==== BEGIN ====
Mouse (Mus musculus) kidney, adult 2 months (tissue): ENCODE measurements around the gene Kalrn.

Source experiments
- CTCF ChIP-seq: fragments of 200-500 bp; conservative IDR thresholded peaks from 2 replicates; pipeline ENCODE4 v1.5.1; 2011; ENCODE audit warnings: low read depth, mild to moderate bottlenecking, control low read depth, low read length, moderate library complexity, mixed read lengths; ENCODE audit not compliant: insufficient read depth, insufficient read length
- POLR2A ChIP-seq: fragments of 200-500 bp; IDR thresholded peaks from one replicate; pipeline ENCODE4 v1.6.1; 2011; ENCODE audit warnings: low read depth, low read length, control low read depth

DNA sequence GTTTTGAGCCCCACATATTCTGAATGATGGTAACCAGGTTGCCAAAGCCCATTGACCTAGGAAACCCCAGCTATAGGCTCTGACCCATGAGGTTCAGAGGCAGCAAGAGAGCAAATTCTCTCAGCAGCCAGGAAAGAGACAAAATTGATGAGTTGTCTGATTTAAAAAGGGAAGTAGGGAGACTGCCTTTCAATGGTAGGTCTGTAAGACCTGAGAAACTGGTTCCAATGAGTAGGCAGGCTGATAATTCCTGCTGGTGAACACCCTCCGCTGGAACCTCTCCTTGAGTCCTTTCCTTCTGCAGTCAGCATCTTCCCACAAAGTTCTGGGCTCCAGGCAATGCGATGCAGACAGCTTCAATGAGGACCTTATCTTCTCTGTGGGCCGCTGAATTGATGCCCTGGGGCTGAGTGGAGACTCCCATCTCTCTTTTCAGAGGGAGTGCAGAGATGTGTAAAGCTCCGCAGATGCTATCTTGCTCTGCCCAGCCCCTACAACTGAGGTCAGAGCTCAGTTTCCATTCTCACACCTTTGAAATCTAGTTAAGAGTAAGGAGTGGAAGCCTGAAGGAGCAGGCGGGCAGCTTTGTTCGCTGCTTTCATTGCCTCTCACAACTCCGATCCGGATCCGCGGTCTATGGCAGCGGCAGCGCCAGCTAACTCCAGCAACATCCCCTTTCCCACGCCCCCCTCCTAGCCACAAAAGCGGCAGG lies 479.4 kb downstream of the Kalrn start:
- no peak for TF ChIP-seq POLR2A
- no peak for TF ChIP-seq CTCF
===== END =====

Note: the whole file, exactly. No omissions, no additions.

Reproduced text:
Mouse (Mus musculus) kidney, adult 2 months (tissue): ENCODE measurements around the gene Kalrn.

Source experiments
- CTCF ChIP-seq: fragments of 200-500 bp; conservative IDR thresholded peaks from 2 replicates; pipeline ENCODE4 v1.5.1; 2011; ENCODE audit warnings: low read depth, mild to moderate bottlenecking, control low read depth, low read length, moderate library complexity, mixed read lengths; ENCODE audit not compliant: insufficient read depth, insufficient read length
- POLR2A ChIP-seq: fragments of 200-500 bp; IDR thresholded peaks from one replicate; pipeline ENCODE4 v1.6.1; 2011; ENCODE audit warnings: low read depth, low read length, control low read depth

DNA sequence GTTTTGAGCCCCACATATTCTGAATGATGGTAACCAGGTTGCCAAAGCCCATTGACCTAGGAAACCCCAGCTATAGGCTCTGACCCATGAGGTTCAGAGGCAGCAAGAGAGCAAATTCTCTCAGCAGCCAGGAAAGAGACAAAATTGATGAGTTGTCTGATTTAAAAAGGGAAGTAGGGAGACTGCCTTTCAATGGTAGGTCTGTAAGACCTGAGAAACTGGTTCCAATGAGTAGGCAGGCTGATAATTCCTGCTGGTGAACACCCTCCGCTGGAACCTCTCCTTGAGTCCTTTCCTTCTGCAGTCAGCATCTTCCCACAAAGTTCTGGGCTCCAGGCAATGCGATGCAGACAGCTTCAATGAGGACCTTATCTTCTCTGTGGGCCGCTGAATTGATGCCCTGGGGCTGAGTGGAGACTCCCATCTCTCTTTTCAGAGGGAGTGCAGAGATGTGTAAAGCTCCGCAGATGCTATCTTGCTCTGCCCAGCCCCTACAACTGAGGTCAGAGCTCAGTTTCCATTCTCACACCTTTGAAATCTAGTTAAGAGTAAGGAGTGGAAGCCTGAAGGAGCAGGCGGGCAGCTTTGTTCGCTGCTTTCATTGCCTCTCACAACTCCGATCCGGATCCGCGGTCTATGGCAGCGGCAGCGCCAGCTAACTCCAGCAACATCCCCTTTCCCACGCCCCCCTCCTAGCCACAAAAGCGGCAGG lies 479.4 kb downstream of the Kalrn start:
- no peak for TF ChIP-seq POLR2A
- no peak for TF ChIP-seq CTCF